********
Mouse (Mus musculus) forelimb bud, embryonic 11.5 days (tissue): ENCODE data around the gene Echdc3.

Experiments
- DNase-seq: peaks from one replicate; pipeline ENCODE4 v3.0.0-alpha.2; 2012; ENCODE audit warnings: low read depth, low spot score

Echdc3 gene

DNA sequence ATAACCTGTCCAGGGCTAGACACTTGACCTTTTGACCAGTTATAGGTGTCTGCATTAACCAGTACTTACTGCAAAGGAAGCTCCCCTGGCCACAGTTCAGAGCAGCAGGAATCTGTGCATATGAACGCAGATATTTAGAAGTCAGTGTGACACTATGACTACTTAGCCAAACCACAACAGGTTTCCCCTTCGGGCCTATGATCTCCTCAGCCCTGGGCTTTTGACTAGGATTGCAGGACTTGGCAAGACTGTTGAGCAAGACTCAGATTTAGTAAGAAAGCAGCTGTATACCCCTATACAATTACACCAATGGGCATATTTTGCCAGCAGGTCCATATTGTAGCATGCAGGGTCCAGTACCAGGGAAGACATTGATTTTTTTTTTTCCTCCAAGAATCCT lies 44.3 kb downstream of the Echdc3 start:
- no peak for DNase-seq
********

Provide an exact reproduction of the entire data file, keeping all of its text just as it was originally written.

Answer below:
Mouse (Mus musculus) forelimb bud, embryonic 11.5 days (tissue): ENCODE data around the gene Echdc3.

Experiments
- DNase-seq: peaks from one replicate; pipeline ENCODE4 v3.0.0-alpha.2; 2012; ENCODE audit warnings: low read depth, low spot score

Echdc3 gene

DNA sequence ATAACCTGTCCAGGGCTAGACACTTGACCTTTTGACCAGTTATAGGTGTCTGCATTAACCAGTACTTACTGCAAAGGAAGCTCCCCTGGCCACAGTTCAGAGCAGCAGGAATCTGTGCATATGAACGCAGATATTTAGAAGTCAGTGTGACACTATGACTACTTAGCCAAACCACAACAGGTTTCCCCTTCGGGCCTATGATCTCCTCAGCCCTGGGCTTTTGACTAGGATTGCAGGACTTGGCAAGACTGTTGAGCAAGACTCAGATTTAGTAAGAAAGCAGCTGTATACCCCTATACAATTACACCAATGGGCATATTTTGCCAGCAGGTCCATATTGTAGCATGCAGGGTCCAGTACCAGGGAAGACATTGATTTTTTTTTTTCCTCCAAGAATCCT lies 44.3 kb downstream of the Echdc3 start:
- no peak for DNase-seq